Indicted Trump lobbyist Rick Gates will continue to be represented by Manhattan white-collar attorney Walter Mack despite a potential conflict of interest involving a separate criminal case, Gates told a D.C. federal judge Monday.
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A former leader of the Massachusetts Senate denied any wrongdoing on Friday after prosecutors unsealed a 113-count federal indictment charging him with peddling public policy and using his private firm and a shell company to take in about $1 million in bribes, kickbacks and free coffee.
Special Counsel Robert Mueller on Friday revealed the extensive changes that Paul Manafort made to an op-ed published in a Ukrainian newspaper in an effort to show that the indicted former Trump campaign manager flouted a media gag order and should be left on house arrest.
The Joint Committee on Taxation released a report Thursday comparing the House and Senate versions of the Tax Cuts and Jobs Act, highlighting differences that include where tax brackets begin, the standard deduction, maximum rate on business income of individuals and the child tax credit.
A New York appeals court upheld a lower court decision Thursday that semi-nude dancing at the Hustler Club in Manhattan was not the type of performance that would exempt it from $2.1 million of sales tax.
With House and Senate leaders having appointed members to a conference committee to hash out the differences in the respective tax bills passed by the two chambers, lawmakers are rolling up their sleeves to get the bill over the finish line by the end of the year. Here, Law360 previews the role the House-Senate conferees will play in drafting the final bill.
The Supreme Court of Texas on Friday declined to take up Owens Corning’s challenge to a Texas appellate court ruling that found the manufacturer could not deduct from its business taxes a $2.2 billion payment made as part of an asbestos product liability settlement.
A California federal judge on Thursday signed off on a tax lawyer’s $11.7 million disgorgement agreement for a scheme in which he raised money from investors to finance class actions, while not disclosing the risks of the suits and using many of the proceeds for personal use and to make Ponzi-like payments to earlier investors.
Three interested parties each submitted an amicus brief Thursday in South Dakota v. Wayfair, urging the U.S. Supreme Court to reject South Dakota’s petition for certiorari, arguing, among other things, there would be an undue burden on businesses and violations of due process and the commerce clause should the court abrogate its physical presence nexus rule.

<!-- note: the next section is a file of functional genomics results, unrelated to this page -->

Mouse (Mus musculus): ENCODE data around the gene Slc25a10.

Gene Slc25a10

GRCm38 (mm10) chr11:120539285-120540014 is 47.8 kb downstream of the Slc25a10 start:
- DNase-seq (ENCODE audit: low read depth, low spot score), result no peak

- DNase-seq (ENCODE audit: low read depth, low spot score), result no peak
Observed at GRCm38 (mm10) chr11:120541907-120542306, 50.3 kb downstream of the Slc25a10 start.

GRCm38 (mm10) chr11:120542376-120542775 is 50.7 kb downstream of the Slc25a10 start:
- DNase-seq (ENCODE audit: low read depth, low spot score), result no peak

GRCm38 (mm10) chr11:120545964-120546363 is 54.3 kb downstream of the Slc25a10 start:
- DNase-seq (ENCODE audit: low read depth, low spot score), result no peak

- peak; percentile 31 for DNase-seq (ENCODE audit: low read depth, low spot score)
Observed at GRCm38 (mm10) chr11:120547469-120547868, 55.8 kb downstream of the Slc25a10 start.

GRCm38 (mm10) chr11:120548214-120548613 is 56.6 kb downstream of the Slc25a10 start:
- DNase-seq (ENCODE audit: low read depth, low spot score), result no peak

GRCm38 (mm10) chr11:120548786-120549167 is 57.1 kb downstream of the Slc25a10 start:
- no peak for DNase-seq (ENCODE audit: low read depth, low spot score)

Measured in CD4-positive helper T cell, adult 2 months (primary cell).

Congress, not the U.S. Supreme Court, is the body that should appropriately decide whether states may require remote sellers to collect and remit use tax, the online companies in litigation over the issue told the nation’s highest court in a brief filed Thursday.
A nonprofit will not receive at least $2.3 million in additional interest it had sought from the IRS for overpayment of Federal Insurance Contributions Act tax, after a Kansas federal judge ruled Thursday that the entity should be treated as a corporation.
South Korea protested its inclusion on a European Union list of “uncooperative” tax jurisdictions, claiming it violates the country's state sovereignty.
The European Commission said Friday it has sued Ireland for not collecting nearly €13 billion ($15.5 billion) in taxes the regulator found Apple Inc. should have paid, shortly after the tech giant escrowed the money while its challenge to the EC’s determination proceeds.
In this week’s Taxation With Representation, CVS bought Aetna for $69 billion, UnitedHealth Group Inc. subsidiary Optum acquired Davita for $4.9 billion, Prysmian snapped up General Cable for $3 billion, and Hartford sold its life insurance business for $2.05 billion.
The tax overhaul bills recently passed by the House and Senate are filled with opportunities for gaming and tax planning, according to a report released Thursday by 13 academics in the tax field.
The taxes, fees and surcharges that are tacked onto monthly cellphone bills will hit record levels next year, the Tax Foundation said Thursday, as impending increases could push the tax bite on a typical family plan to as high as 40 percent of the total bill in some locations.